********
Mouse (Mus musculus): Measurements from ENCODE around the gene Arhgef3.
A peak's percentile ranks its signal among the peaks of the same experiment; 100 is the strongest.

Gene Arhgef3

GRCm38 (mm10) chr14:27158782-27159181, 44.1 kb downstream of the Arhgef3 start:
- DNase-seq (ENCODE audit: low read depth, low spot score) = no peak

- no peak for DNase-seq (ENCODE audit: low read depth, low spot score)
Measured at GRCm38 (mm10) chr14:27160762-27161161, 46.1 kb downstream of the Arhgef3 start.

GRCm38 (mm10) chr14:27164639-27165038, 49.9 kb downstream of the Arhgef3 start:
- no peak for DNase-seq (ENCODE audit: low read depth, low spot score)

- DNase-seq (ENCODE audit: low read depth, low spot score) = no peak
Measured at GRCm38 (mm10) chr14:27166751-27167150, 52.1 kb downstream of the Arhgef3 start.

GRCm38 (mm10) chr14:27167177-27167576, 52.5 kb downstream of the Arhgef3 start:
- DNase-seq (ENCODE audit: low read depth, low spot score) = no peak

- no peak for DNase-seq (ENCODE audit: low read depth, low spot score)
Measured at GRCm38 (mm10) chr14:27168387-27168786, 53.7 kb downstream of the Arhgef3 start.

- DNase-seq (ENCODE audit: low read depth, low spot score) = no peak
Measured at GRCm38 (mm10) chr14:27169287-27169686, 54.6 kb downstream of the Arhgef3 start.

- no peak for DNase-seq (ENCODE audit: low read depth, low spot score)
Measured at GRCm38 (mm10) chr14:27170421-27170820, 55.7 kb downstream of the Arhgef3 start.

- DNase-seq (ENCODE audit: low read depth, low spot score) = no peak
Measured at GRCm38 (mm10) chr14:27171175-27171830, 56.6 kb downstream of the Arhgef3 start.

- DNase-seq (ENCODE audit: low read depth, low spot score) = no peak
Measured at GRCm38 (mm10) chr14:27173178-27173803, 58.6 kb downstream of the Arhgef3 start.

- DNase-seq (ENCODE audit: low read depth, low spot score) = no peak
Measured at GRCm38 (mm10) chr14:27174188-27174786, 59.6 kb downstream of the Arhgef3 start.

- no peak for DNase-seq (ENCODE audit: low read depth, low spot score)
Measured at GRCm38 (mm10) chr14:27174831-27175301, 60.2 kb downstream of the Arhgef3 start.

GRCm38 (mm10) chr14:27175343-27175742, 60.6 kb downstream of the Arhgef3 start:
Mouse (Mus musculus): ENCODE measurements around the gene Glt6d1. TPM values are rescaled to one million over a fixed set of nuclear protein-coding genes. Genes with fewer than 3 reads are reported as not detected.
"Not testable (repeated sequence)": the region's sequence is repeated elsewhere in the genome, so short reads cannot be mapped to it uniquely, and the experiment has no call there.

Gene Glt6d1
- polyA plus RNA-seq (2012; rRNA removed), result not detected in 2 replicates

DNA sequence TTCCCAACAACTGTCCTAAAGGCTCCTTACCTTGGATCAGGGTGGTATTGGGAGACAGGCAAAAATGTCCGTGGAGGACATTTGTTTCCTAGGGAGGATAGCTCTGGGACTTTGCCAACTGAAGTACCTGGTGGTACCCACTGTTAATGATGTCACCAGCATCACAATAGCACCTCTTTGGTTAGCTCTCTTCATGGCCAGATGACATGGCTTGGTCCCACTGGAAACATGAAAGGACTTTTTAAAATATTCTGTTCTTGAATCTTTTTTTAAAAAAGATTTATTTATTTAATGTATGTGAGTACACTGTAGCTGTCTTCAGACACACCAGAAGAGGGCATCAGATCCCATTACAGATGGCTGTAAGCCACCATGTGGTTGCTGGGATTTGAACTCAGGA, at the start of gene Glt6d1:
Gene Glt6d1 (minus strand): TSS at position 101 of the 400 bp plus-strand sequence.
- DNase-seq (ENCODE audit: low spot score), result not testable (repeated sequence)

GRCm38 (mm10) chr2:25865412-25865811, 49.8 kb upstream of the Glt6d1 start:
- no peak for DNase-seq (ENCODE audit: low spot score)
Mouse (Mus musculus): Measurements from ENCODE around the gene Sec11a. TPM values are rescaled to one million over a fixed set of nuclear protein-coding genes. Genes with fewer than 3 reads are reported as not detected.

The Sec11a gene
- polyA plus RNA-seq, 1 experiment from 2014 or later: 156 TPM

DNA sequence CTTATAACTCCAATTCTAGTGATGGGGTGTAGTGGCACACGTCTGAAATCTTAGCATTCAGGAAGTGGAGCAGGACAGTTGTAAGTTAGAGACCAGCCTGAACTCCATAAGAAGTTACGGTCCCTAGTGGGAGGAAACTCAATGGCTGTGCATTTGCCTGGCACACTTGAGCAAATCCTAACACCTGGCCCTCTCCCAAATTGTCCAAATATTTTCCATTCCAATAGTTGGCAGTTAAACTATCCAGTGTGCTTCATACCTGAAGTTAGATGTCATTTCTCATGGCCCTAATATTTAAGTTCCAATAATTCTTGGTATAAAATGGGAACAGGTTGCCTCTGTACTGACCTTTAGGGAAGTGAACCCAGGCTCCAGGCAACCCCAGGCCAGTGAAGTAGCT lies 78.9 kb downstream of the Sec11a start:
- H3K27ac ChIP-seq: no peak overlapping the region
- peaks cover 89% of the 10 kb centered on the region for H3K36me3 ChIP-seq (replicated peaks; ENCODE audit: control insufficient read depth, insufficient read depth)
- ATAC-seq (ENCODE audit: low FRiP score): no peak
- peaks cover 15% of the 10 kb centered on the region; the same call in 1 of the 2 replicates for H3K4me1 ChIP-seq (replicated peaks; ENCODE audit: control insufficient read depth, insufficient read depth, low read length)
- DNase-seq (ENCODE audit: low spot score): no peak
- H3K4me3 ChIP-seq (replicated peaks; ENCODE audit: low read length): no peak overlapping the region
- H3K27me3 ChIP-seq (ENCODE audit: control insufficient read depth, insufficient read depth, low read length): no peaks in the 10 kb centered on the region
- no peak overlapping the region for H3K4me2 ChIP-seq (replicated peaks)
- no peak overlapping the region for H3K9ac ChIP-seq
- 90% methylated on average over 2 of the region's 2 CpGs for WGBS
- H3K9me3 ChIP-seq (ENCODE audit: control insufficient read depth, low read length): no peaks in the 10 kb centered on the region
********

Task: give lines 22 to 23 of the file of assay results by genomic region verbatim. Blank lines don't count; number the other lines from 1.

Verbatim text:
- DNase-seq (ENCODE audit: low read depth, low spot score) = no peak
Measured at GRCm38 (mm10) chr14:27173178-27173803, 58.6 kb downstream of the Arhgef3 start.